Elisabeth “Betty” Silvani, 72, died last week after a long bout with emphysema. She was Betty Schnackenberg to many, a longtime pillar of Schnackenberg’s old fashioned luncheonette at 1110 Washington St.
Silvani and her sister Dorothy Novak inherited the store from their parents and maintained the wartime-standard low prices that dated back to the 1950s.
Silvani was the daughter of German immigrants, Dora and Henry Schnackenberg, who opened the eatery back in 1931.
The restaurant, with its famous Coke sign out front, has been used as a location for movies including “The Basketball Diaries” with Leonardo DiCaprio and Mark Wahlberg.
In an oral history documented by the Hoboken Historical Museum in 2001, Silvani remembered riding in the dumbwaiter as a child and her father’s insistence that the patrons not dance to the jukebox since the store didn’t have a dancing license.
Silvani was a registered nurse who graduated from Rutgers before making the decision to continue the family business.
Her nephew Mark Novak spoke for the family last week.
“When my grandmother [Dora Schnackenberg] got sick, my aunt helped out, and my mother and I would do Saturdays,” he said. “It’s been a family affair since 1931.”
‘Scratch-offs’ and chocolate Coke
“It was never customers,” Novak said last week, “It was all friends.”
About his aunt’s relationship with customers, he said, “She would drink a cup of coffee with them and do scratch-offs. She would share in their trials and tribulations.”
He added, “It was a different temperament. No one was rushing out. They could stay here as long as they want. And then they would go out and get some more scratch-offs and come back.”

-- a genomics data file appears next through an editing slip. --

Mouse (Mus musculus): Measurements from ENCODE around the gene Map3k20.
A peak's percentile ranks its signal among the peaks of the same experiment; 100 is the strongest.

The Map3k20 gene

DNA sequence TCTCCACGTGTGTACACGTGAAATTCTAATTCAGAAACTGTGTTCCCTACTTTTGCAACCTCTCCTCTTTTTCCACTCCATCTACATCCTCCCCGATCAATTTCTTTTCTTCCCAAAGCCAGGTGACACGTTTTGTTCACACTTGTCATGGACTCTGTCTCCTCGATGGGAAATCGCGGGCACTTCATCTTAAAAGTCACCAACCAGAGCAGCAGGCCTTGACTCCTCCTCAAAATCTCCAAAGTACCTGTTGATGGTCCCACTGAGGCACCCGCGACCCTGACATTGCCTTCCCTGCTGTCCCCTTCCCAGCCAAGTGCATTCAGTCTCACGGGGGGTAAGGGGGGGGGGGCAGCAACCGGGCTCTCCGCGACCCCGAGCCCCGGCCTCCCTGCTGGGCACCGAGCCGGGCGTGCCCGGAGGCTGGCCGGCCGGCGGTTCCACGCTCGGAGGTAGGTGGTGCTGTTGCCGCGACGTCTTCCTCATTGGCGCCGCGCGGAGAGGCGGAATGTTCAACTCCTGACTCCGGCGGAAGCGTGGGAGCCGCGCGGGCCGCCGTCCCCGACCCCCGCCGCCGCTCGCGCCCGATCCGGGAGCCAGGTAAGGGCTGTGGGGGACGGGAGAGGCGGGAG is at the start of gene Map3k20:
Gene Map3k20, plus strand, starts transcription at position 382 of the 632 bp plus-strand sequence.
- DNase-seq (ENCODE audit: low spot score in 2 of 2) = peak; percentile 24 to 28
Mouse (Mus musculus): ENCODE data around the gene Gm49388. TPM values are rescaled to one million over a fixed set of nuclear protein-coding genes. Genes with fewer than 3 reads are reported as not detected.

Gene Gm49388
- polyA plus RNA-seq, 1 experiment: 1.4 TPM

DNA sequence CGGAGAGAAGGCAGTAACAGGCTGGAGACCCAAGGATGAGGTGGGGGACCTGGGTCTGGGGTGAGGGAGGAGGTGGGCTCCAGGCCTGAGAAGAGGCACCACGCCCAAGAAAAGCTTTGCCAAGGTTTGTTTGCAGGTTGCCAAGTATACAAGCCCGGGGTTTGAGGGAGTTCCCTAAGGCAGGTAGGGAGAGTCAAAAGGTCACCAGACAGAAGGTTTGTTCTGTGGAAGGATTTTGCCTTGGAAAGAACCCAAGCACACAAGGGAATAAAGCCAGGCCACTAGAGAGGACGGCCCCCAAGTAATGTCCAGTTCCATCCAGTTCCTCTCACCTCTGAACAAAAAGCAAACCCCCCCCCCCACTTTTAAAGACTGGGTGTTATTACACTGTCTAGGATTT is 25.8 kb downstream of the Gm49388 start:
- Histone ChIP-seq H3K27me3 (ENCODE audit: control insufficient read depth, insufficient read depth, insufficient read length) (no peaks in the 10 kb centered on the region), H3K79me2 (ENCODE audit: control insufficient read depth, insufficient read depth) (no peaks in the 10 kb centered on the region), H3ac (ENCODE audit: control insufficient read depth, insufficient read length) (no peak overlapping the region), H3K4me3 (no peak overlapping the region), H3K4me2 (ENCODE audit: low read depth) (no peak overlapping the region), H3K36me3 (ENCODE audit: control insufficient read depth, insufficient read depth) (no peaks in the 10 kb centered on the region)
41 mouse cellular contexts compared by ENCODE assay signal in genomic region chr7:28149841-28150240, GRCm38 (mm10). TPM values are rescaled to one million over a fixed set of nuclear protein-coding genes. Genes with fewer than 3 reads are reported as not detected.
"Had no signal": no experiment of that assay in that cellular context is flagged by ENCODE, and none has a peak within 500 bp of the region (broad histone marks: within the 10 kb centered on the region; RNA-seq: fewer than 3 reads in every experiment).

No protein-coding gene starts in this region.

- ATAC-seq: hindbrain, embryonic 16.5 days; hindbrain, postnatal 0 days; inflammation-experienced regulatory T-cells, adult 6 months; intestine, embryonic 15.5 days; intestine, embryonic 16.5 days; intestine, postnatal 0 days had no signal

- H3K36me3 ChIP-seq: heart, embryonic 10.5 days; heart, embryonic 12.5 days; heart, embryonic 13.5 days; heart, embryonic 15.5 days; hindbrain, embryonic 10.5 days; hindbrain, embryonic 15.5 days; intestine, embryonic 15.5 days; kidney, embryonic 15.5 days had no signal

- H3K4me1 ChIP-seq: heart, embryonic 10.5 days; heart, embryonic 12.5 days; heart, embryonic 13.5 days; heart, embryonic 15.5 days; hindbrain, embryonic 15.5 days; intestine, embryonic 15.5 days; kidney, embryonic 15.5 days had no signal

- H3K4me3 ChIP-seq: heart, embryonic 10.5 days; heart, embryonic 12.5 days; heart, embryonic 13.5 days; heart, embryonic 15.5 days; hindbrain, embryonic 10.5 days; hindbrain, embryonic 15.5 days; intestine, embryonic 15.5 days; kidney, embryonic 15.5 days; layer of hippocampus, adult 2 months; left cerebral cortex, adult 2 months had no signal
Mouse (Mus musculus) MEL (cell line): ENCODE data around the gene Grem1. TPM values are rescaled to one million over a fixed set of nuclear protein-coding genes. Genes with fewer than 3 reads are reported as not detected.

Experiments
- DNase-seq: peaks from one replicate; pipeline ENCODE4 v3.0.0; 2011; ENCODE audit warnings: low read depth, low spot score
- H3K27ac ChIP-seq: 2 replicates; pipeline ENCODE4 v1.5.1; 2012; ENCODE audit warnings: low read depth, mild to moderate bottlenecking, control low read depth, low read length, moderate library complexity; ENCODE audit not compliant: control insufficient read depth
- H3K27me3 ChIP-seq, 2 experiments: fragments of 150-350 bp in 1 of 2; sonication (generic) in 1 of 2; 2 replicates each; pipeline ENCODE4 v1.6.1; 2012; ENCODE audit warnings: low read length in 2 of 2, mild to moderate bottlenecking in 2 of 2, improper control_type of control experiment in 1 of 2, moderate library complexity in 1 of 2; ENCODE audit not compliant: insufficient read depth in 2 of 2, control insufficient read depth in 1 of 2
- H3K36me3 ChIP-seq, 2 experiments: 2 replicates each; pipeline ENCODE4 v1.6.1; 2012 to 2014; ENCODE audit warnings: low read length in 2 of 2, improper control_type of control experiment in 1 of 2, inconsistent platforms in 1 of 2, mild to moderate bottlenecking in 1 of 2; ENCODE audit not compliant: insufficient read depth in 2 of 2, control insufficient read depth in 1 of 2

Silvani said in her 2001 interview, “Mostly they came in just to have a Coke. But never a plain Coke. You had a vanilla Coke, a chocolate Coke, a cherry Coke, a lemon Coke,” she said. “It was an unusual person who just had a plain Coke.”
Silvani was known as a hard-working, cheerful, but no-nonsense woman – the seriousness came from her parents’ Depression Era sensibilities.
A Secaucus resident, she was also very involved in the Secaucus Women’s Group in the 1970s and 1980s and taught baking and quilt making at that town’s Adult School.
Silvani also made quilts for Project Linus, a non-profit organization that provided blankets to sick children, for more than 10 years.
Missing the job
For some time, Silvani had been laid-up at her daughter’s home in Somers Point, N.J., where she eventually passed away. Apparently, she missed the daily routine she cherished for so long.
Novak said last week, “All she really wanted to do was to come back and do the things she always did. It was her life.”
In Somers Point, Silvani made hundreds of decorative bows on a bowing machine to adorn this year’s Easter candy, an annual tradition at Schnackenberg’s, and mailed them just to stay a part of the goings-on in the store.
“I knew in her mind she was happy to be helping,” her nephew said.
“It was an unusual person who just had a plain Coke.”
– Betty Silvani
Mark Novak is planning to keep the store open for as long as he can, in part for the memory of his aunt.
“I’ve been here my whole life,” he said. “I want to carry on the tradition that my grandparents started, and that my mother and my aunt continued.”
He said he took time to travel and explore the world for a while before committing to the Hoboken institution.
“It’s a relic of the way things were everywhere,” he said of the old-time parlor shop. “It’s conducive to being sociable. The people who like it here, come here for that reason, even just to listen.”
“You can come here, relax, have a grilled cheese and a milkshake,” he added. “And 10 years later, you’ll remember it.”
Family left behind
Silvani is survived by her two sons, Eric and Brian Silvani; two daughters, Joanne Kilroy and Valerie Ellsworth; a sister, Dorothy Novak; and four grandchildren, Kylie Silvani, Christopher Silvani, and Branwen and Matthew Ellsworth.
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